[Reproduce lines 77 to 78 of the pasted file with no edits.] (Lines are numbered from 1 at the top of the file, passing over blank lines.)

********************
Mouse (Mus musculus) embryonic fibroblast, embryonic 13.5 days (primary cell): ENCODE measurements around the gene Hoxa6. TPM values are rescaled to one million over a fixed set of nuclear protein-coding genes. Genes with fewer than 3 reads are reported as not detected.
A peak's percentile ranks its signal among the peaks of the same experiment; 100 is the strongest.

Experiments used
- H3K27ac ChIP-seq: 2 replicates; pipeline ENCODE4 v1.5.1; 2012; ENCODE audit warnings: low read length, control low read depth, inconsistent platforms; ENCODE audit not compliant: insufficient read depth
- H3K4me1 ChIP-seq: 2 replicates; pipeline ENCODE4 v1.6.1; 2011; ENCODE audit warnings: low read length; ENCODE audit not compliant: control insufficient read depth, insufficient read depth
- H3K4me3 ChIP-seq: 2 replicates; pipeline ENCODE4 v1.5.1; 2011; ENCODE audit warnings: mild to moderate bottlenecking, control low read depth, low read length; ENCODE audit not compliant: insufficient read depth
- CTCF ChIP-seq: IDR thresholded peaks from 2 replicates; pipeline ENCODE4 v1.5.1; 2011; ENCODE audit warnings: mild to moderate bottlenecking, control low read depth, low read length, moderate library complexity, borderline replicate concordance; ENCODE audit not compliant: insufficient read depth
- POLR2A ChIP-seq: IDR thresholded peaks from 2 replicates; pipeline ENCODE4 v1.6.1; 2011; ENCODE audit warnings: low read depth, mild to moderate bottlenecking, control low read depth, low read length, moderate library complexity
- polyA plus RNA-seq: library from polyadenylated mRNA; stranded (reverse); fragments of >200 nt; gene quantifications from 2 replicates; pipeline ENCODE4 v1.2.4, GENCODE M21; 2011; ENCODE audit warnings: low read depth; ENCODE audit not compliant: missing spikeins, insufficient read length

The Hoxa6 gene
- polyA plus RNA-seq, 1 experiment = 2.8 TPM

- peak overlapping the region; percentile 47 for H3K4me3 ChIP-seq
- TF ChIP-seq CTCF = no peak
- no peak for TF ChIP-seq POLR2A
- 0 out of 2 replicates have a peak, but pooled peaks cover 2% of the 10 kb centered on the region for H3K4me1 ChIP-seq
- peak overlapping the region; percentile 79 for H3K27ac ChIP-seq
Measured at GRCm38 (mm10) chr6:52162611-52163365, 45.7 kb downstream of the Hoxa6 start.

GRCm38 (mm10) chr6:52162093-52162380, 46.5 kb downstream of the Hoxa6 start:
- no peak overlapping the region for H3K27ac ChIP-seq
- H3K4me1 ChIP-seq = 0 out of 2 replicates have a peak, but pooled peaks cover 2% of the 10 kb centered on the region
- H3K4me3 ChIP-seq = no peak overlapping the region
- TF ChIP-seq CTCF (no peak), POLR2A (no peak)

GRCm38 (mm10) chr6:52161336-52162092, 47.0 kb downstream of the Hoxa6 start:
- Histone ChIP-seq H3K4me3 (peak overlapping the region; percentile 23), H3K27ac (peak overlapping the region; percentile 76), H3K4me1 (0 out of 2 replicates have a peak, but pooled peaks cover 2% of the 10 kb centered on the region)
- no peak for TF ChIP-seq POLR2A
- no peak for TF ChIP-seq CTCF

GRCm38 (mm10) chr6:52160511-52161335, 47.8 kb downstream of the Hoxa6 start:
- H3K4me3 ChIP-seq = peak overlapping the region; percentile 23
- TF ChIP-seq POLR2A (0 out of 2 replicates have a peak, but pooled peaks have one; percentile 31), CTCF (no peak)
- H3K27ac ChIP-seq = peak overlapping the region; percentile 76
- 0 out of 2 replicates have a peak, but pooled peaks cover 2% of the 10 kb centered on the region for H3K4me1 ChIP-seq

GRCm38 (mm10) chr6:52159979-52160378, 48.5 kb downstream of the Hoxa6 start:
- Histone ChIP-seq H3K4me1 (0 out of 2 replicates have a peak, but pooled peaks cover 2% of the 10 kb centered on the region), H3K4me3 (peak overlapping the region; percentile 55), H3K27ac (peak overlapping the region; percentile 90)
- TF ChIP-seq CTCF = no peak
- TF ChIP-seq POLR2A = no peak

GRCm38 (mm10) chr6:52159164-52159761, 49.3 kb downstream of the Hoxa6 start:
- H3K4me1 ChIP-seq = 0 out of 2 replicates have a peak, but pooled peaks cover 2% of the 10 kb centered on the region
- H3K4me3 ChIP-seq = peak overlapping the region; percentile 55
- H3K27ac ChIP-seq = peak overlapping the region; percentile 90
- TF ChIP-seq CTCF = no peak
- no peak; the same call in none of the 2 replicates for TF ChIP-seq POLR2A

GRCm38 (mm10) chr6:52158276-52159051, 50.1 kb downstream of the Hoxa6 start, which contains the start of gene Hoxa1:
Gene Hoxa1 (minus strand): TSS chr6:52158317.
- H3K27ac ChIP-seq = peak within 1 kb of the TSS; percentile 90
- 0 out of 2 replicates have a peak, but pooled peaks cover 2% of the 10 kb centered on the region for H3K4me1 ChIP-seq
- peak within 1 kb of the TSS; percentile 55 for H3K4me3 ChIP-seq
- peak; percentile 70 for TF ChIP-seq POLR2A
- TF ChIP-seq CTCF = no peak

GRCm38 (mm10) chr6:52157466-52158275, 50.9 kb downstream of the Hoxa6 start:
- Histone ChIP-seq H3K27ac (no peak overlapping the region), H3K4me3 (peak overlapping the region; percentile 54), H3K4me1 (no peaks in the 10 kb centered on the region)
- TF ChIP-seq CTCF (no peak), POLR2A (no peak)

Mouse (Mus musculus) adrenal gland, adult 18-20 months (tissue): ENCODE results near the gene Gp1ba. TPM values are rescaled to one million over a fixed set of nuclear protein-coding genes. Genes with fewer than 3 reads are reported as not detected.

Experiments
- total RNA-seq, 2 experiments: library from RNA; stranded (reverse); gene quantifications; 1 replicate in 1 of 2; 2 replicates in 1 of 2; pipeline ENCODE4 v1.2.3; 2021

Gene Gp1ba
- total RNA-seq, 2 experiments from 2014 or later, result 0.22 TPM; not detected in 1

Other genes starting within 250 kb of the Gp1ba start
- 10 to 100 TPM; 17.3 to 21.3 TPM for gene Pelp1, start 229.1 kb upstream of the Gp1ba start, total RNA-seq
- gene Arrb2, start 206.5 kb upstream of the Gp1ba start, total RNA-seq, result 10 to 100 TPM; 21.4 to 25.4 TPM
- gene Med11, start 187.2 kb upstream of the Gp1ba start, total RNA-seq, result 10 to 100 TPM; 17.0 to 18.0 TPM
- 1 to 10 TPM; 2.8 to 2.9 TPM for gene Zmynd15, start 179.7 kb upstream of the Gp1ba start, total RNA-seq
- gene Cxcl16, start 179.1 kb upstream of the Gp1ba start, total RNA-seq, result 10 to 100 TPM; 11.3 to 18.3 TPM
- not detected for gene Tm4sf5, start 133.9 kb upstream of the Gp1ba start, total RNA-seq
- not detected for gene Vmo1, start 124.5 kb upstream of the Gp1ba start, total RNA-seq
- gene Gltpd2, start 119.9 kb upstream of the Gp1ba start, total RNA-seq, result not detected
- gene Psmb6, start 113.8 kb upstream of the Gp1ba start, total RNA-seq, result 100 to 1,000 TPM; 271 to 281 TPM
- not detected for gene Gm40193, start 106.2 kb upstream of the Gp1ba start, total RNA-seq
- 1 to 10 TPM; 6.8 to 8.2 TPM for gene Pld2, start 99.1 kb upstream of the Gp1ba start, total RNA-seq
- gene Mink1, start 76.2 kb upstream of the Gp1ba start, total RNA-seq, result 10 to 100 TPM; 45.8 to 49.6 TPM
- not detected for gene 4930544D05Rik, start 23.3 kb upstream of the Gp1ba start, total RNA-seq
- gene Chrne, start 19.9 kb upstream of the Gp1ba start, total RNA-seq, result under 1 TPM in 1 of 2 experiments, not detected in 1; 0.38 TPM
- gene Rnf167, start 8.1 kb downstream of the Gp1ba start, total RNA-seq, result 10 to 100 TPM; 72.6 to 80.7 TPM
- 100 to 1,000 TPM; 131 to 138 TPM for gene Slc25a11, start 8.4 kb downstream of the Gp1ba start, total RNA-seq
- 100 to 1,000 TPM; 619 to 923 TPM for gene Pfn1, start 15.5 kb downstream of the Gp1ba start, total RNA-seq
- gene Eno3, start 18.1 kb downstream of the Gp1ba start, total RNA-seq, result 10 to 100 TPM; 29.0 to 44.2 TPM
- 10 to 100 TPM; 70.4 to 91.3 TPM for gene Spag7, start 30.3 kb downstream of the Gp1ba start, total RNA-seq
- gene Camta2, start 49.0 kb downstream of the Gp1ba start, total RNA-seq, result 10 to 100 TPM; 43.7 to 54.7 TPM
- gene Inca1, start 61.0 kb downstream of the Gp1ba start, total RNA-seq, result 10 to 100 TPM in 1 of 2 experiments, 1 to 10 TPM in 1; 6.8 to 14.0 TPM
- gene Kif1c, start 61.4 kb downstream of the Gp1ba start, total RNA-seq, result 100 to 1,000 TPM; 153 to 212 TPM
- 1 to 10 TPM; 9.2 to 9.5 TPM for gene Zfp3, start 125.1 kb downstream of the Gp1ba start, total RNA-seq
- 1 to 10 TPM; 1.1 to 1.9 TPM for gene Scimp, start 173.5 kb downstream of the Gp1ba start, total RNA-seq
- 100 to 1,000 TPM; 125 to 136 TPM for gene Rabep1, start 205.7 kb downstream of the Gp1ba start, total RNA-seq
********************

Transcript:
- gene Camta2, start 49.0 kb downstream of the Gp1ba start, total RNA-seq, result 10 to 100 TPM; 43.7 to 54.7 TPM
- gene Inca1, start 61.0 kb downstream of the Gp1ba start, total RNA-seq, result 10 to 100 TPM in 1 of 2 experiments, 1 to 10 TPM in 1; 6.8 to 14.0 TPM